1887
No metrics data to plot.
The attempt to load metrics for this article has failed.
The attempt to plot a graph for these metrics has failed.

Combating the Triple Threat: The Need for a One Health Approach

MyBook is a cheap paperback edition of the original book and will be sold at uniform, low price.
  • PDF
    210.30 Kb
  • XML
    48.53 Kb
  • HTML
    65.64 Kb
  • Author: Lonnie J. King1
  • VIEW AFFILIATIONS HIDE AFFILIATIONS
    Affiliations: 1: College of Veterinary Medicine, Ohio State University, Columbus, OH 43210; 2: University of Louisville, Louisville, KY
  • Source: microbiolspec October 2013 vol. 1 no. 1 doi:10.1128/microbiolspec.OH-0012-2012
  • Received 19 November 2012 Accepted 09 December 2012 Published 31 October 2013
  • Lonnie J. King, Lonnie.king@cvm.osu.edu
image of Combating the Triple Threat: The Need for a One Health Approach
    Preview this microbiology spectrum article:
    Zoom in
    Zoomout

    Combating the Triple Threat: The Need for a One Health Approach, Page 1 of 2

    | /docserver/preview/fulltext/microbiolspec/1/1/OH-0012-2012-1.gif /docserver/preview/fulltext/microbiolspec/1/1/OH-0012-2012-2.gif
  • Abstract:

    We live in a world that is rapidly changing, complex, and progressively interconnected. The convergence of people, animals, and their products embedded in an ever-changing environment has created a new dynamic. This dynamic is characterized by new threats to the health of humans, animals, and the environment. In addition, the health of each of these three domains is profoundly and inextricably linked and elaborately connected. Our interconnectedness strongly suggests that our future success in improving health will be based on a new integrative, holistic, and collaborative approach termed One Health. One Health demands that we work across professions, disciplines, and old boundaries. The challenges to our health are unique and profound, and old solutions to our new “wicked” problems are no longer as relevant or effective as in the past. The concept of One Health is not new but has reemerged as a concept to both better understand the triple threats to health and to better address these contemporary challenges using new approaches. This article discusses the health threats to each domain and calls for a new model to confront these challenges by shifting strategies and interventions upstream, closer to the origins of the threats. One Health is a new paradigm that can be used to improve the health of people, animals, and our environment as a collective rather than restricting our actions to any single domain.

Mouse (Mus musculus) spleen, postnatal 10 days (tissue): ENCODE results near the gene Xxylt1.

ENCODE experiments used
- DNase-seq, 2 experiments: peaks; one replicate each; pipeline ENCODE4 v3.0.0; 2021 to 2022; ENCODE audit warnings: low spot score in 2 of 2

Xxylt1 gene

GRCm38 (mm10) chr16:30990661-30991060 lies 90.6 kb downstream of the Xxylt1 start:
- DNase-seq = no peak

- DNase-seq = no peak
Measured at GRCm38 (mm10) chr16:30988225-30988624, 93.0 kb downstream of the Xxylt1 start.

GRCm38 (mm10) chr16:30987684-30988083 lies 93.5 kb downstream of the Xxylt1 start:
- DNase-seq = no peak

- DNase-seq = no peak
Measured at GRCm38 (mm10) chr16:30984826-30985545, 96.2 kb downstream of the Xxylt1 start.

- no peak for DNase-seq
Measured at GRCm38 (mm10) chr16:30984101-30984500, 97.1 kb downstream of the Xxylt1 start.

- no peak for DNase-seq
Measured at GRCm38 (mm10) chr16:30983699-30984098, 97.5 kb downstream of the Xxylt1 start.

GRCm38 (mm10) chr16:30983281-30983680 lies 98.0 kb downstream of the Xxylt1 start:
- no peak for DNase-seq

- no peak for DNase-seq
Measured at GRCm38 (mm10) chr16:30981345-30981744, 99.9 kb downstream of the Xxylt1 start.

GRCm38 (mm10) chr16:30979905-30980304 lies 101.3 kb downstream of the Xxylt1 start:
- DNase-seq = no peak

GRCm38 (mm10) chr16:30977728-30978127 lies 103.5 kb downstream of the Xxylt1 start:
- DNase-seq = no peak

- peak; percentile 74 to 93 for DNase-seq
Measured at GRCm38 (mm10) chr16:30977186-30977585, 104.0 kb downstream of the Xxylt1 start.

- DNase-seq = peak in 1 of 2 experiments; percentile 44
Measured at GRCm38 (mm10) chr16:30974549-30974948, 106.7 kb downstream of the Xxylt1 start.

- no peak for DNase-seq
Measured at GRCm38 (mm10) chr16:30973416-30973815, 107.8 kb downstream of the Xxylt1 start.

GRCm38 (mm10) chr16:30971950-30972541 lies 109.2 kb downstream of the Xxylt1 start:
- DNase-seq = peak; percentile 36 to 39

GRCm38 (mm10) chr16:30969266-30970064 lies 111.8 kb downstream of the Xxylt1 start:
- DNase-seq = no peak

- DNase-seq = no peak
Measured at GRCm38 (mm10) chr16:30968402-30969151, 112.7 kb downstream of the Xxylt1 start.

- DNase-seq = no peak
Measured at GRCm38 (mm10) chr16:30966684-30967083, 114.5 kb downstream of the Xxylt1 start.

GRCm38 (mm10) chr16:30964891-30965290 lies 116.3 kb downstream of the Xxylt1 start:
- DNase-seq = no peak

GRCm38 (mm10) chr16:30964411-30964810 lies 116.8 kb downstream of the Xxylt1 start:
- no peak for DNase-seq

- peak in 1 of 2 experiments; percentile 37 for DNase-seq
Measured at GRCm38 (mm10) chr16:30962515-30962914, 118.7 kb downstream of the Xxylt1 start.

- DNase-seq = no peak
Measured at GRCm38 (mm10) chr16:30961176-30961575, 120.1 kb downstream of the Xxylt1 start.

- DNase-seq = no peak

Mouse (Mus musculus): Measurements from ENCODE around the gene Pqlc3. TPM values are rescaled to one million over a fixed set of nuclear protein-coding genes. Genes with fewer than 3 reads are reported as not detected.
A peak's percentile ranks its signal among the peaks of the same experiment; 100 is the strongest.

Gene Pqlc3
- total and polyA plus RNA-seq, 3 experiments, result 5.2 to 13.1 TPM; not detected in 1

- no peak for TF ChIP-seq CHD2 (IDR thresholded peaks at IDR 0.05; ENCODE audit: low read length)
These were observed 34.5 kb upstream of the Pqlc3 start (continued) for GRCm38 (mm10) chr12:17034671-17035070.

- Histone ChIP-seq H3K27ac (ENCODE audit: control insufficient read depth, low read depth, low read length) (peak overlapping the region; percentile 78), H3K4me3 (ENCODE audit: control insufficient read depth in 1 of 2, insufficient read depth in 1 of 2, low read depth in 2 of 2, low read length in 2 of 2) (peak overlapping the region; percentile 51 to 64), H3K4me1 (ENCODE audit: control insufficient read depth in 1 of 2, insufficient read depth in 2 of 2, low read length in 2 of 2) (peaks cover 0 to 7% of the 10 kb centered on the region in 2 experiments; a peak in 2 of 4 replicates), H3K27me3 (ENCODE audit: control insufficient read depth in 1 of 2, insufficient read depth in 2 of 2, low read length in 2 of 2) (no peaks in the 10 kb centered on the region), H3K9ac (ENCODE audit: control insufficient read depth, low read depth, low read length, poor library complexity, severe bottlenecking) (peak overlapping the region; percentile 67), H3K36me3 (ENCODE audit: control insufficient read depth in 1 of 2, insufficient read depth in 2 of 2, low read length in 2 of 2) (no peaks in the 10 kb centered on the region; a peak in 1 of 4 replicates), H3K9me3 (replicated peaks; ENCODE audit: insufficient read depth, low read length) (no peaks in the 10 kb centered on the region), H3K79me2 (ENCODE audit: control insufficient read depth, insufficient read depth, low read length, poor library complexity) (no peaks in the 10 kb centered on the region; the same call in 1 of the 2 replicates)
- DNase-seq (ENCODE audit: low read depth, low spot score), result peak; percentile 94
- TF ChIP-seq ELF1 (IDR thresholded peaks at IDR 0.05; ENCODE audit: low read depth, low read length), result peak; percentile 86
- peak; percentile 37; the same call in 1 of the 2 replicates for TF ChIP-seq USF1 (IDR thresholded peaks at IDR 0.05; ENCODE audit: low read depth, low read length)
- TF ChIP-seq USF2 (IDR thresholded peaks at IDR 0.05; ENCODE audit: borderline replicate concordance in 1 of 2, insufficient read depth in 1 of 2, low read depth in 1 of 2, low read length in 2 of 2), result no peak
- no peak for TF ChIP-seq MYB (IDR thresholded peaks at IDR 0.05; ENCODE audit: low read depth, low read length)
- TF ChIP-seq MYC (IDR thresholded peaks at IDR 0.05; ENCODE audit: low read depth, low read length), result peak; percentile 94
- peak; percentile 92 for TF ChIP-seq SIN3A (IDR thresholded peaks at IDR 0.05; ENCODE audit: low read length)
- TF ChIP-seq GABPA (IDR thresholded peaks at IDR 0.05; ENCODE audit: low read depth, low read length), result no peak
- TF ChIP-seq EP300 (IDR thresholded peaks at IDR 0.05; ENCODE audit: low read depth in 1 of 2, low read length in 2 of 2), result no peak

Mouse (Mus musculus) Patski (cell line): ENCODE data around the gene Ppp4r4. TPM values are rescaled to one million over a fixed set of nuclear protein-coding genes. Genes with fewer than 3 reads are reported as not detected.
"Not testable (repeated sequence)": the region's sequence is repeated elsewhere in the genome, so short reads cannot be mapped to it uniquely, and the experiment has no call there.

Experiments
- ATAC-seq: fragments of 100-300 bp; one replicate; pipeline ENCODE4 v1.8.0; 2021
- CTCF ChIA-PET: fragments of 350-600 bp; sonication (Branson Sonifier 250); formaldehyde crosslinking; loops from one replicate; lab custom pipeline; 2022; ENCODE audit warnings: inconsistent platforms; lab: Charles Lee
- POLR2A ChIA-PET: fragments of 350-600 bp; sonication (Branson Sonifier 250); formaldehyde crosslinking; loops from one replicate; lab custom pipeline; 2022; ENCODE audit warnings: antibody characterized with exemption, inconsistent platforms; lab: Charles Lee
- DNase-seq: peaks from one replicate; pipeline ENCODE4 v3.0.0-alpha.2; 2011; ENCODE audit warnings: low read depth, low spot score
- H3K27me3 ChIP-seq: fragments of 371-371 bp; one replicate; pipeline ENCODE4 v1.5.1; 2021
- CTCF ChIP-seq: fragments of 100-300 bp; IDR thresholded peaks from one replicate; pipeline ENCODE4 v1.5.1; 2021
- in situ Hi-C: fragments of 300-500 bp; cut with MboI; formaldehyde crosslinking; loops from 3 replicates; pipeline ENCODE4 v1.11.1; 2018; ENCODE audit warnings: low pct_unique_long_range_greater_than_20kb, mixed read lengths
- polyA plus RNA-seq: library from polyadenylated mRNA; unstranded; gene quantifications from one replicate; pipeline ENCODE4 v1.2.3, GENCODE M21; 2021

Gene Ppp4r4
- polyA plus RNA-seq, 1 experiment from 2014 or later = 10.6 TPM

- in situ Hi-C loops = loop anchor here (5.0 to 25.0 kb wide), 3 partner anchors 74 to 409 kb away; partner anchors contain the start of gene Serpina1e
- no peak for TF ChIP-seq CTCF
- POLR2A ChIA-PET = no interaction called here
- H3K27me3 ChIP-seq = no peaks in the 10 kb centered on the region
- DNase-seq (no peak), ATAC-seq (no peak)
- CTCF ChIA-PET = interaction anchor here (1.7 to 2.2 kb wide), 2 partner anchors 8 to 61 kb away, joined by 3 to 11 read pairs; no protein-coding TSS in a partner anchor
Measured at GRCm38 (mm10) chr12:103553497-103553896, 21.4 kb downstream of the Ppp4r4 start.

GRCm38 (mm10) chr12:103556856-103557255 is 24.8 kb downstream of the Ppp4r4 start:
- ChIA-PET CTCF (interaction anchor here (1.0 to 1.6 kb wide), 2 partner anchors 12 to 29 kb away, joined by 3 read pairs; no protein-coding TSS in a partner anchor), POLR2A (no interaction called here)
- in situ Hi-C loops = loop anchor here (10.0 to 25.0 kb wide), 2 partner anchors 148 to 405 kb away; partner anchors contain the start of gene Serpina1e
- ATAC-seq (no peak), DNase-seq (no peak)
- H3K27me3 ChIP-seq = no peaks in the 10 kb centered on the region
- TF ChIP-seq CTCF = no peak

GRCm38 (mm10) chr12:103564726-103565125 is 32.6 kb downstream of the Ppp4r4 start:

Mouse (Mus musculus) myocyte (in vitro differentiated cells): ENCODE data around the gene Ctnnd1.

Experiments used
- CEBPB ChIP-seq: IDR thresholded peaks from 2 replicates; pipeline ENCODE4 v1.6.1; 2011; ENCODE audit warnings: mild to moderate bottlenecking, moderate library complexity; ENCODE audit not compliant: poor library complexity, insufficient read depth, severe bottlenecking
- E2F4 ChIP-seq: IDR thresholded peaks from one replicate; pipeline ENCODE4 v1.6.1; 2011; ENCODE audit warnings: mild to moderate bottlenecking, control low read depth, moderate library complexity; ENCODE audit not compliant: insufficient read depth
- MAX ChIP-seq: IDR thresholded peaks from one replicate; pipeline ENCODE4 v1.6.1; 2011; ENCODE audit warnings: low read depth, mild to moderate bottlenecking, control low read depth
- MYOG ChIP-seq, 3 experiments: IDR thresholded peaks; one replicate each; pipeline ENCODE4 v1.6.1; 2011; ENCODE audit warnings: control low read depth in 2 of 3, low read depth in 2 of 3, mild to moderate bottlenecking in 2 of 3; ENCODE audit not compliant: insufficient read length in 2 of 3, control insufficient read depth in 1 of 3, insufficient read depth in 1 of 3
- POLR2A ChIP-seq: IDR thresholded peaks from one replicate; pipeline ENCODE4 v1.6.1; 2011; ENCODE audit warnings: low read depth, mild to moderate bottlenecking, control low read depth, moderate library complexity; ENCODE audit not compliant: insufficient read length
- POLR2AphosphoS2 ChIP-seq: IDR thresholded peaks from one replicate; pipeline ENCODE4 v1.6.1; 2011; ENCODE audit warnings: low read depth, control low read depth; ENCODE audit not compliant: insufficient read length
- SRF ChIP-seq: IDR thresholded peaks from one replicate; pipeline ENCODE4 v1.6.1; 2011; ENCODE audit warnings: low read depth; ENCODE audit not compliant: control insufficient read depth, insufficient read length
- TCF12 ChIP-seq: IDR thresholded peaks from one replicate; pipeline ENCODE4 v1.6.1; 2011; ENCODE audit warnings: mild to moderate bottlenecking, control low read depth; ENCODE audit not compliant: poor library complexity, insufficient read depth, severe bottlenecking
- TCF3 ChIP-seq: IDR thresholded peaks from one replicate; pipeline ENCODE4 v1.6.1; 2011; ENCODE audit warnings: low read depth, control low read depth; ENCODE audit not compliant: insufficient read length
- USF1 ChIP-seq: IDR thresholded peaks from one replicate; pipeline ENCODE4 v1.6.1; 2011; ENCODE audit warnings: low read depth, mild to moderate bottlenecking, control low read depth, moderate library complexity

• Citation: King L. 2013. Combating the Triple Threat: The Need for a One Health Approach. Microbiol Spectrum 1(1):OH-0012-2012. doi:10.1128/microbiolspec.OH-0012-2012.

References

1. Smolinski MS, Hamburg MA, Lederberg J (ed). 2003. Microbial Threats to Health: Emergence, Detection and Response, p 19. National Academies Press, Washington, DC.
2. Taylor LH, Latham SM, Woolhouse ME. 2001. Risk factors for human disease emergence. Philos Trans R Soc London B Biol Sci 356:983989.
3. Brownlie J, Peckham C, Waage J, Woolhouse M, Lyall C, Meagher L, Tait J, Baylis M, Nicoll A. 2006. Foresight. Infectious Diseases: Preparing for the Future. Future Threats. Office of Science and Innovation, London, United Kingdom.
4. Camillus JC. 2008. Strategy as a wicked problem. Harvard Bus Rev 86:99106.
5. FAOSTAT. 2012. FAO statistical database. Food and Agriculture Organization of the United Nations, Rome, Italy. http://faostat3.fao.org/home/index.html.
6. International Livestock Research Institute. 2012. Mapping of Poverty and Likely Zoonoses Hotspots. Zoonoses Project 4: Report to Department for International Development, UK, p 427. International Livestock Research Institute, Nairobi, Kenya.
7. Delgado C, Rosegrant M, Steinfeld F, Ehui S, Courbois C. 1999. Lifestock to 2020: the Next Food Revolution, p 112. Food, Agriculture and the Environment Discussion Paper 28. International Food Policy Research Institute, Washington, DC.
8. Florkowski WJ. 2008. Status and projections for foods imported into the United States, p 17. In Doyle MP, Erickson MC (ed), Imported Foods: Microbiological Issues and Challenges. ASM Press, Washington, DC.
9. Scallon E, Hoekstra RM, Angulo FJ, Tauxe RV, Widdowson MA, Roy SL, Jones JL, Griffin PM. 2011. Foodborne illness acquired in the United Statesmajor pathogens. Emerg Infect Dis 17:715.